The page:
Early Genizah Fragments of Saadya Gaon’s Translation of the Pentateuch in the Russian National Library in St. Petersburg

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by Tamar Zewi

The following is an outline of my findings while working on the identification and classification of early Genizah fragments of Saadya Gaon’s translation of the Pentateuch in the Russian National Library in St. Petersburg and after recently conducting a research visit there. This work is part of a larger research project of mine on early Genizah fragments of Saadya Gaon’s translation of the Pentateuch supported by the ISRAEL SCIENCE FOUNDATION (grant no. 150/15).[1]

The earliest and most important manuscript containing Saadya’s translation of the Pentateuch is kept in the Russian National Library. This is MS St. Petersburg RNL Yevr. II C 1, copied by Samuel ben Jacob, which contains almost all the Pentateuch.[2] It is intended to be the main version used in a new critical edition of this translation.[3] While Blau discussed in detail the characteristics of Saadya’s translation in this manuscript,[4] my research of Genizah fragments in the Russian National Library in St. Petersburg focused on identifying and examining other early Genizah fragments of Saadya’s translation of the Pentateuch in this collection.  

Hebrew text of Exodus 25:3–5 or 35:5–7 with Saadiah Gaon’s Arabic translation, written by the scribe Samuel ben Jacob. MS Cambridge, Cambridge University Library, T-S AS 72.79 recto. We are grateful to the syndics of the university library for permission to use this image.
Hebrew text of Exodus 32:7 with Saadiah Gaon’s Judaeo-Arabic translation, written by the scribe Samuel ben Jacob. MS Cambridge, Cambridge University Library, T-S Ar.1a.38 recto (piece 1). We are grateful to the syndics of the university library for permission to use this image.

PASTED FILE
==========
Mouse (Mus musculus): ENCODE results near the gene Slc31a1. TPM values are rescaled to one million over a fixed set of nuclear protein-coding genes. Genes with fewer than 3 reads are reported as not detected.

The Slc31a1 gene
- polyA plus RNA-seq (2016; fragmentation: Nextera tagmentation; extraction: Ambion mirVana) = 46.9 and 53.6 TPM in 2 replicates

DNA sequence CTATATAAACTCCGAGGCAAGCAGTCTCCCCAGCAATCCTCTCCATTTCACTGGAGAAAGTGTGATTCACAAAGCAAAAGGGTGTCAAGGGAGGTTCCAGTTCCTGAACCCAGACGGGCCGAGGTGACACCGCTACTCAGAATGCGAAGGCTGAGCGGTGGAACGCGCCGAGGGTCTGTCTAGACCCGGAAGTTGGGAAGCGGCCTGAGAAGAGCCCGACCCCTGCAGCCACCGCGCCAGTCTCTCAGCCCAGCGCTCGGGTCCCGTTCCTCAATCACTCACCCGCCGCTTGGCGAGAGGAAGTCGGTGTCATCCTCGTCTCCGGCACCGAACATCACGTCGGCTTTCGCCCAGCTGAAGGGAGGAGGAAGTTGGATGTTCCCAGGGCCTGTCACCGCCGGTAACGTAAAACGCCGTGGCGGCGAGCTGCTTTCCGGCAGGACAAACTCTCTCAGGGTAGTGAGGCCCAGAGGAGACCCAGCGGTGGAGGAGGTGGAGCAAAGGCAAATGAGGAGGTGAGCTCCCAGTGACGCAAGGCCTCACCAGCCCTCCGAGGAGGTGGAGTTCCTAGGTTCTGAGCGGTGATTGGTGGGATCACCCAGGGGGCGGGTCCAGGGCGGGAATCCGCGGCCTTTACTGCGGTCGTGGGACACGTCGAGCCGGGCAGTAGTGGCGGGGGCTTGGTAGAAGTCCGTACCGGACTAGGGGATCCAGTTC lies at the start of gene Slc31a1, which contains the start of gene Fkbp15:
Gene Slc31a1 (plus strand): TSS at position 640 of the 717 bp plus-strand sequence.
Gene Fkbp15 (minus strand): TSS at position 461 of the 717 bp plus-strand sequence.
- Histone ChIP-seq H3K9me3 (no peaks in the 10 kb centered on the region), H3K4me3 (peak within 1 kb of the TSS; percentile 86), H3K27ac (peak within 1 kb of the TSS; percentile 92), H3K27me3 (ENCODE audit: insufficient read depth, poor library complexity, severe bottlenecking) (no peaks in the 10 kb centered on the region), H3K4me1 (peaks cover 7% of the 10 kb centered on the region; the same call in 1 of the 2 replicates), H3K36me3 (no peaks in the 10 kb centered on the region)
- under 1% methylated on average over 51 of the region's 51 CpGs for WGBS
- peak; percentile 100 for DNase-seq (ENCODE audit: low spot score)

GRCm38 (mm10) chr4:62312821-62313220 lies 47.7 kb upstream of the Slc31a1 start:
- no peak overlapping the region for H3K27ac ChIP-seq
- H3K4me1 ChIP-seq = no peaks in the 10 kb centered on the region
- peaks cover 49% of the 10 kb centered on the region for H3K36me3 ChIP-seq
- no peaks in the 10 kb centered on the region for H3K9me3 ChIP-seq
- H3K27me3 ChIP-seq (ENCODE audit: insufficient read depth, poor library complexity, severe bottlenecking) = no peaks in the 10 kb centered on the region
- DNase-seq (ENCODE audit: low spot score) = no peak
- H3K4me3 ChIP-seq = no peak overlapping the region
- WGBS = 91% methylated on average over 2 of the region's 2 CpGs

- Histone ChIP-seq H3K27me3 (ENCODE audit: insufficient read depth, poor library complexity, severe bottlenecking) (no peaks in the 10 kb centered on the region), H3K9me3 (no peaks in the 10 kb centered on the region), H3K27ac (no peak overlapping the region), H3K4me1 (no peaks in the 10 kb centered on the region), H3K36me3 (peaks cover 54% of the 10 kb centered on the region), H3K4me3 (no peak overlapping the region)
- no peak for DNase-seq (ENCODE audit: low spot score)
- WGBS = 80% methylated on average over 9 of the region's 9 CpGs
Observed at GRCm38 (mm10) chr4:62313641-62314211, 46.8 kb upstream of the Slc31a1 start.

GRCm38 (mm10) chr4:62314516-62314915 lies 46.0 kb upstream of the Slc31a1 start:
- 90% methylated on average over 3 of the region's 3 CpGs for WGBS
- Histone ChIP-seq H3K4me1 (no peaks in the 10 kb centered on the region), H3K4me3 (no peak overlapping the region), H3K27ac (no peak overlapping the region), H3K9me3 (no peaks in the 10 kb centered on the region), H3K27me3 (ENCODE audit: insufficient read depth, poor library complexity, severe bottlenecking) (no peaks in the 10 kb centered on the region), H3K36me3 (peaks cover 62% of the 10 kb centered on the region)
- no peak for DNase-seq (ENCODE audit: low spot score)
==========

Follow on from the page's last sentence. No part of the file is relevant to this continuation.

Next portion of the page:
Hebrew text of Exodus 32:2–3 with Saadiah Gaon’s Arabic translation, written by the scribe Samuel ben Jacob. MS Cambridge, Cambridge University Library, T-S Ar.1a.38 recto (piece 2). We are grateful to the syndics of the university library for permission to use this image.

So far I have identified about 100 such fragments, many containing only a few folios, made of parchment or paper. Most of these are very fragmentary and their state of preservation is extremely poor. Many are partly torn and none provide details concerning the copyist or the date when they were copied. Some of these fragments were previously identified as holding Saadya’s translation, but the exact type of Arabic translation of many others was not specified: these required further examination and classification. Low-resolution black and white images of most of the fragments in the Russian National Library can be observed on the Internet site of the National Library of Israel. Some of them are also displayed in the Friedberg Genizah Project (https://fjms.genizah.org/).  

Hebrew, Aramaic (Targum Onqelos), and Judaeo-Arabic (Saadiah Gaon) of Numbers 15:22–26. MS Cambridge, Cambridge University Library, L-G Arabic 1.138 recto. We are grateful to the syndics of the university library for permission to use this image. CC BY-NC 3.0.

The fragments of Saadya’s translation of the Pentateuch in Hebrew characters kept in the Russian National Library in St. Petersburg are no different from other fragments of this translation kept in other Genizah collections worldwide. The largest is the collection in the Cambridge University Library.[5] They include fragmentary remnants of manuscripts in which Saadya’s translation follows Hebrew incipits or full Hebrew verses, and occasionally triglots displaying the Hebrew verse, its Aramaic translation (Onkelos), and Saadya’s translation. Passages of Saadya’s translation are also found embedded in his exegesis, but these are fewer. Some of the fragments are written in square oriental script, others in semi-cursive script. The fragments are made of parchment or paper. Common words and proper nouns may be shortened, numbers are frequently conveyed in Hebrew characters and the transcription conventions to Hebrew characters mostly include diacritic points for צ’ (ض) and ט’ (ظ), occasionally also ג’ mostly representing ج and rarely غ. The versions of Saadya’s translation attested in these fragments are generally close to that of MS St. Petersburg RNL Yevr. II C 1, but also reveal minor differences.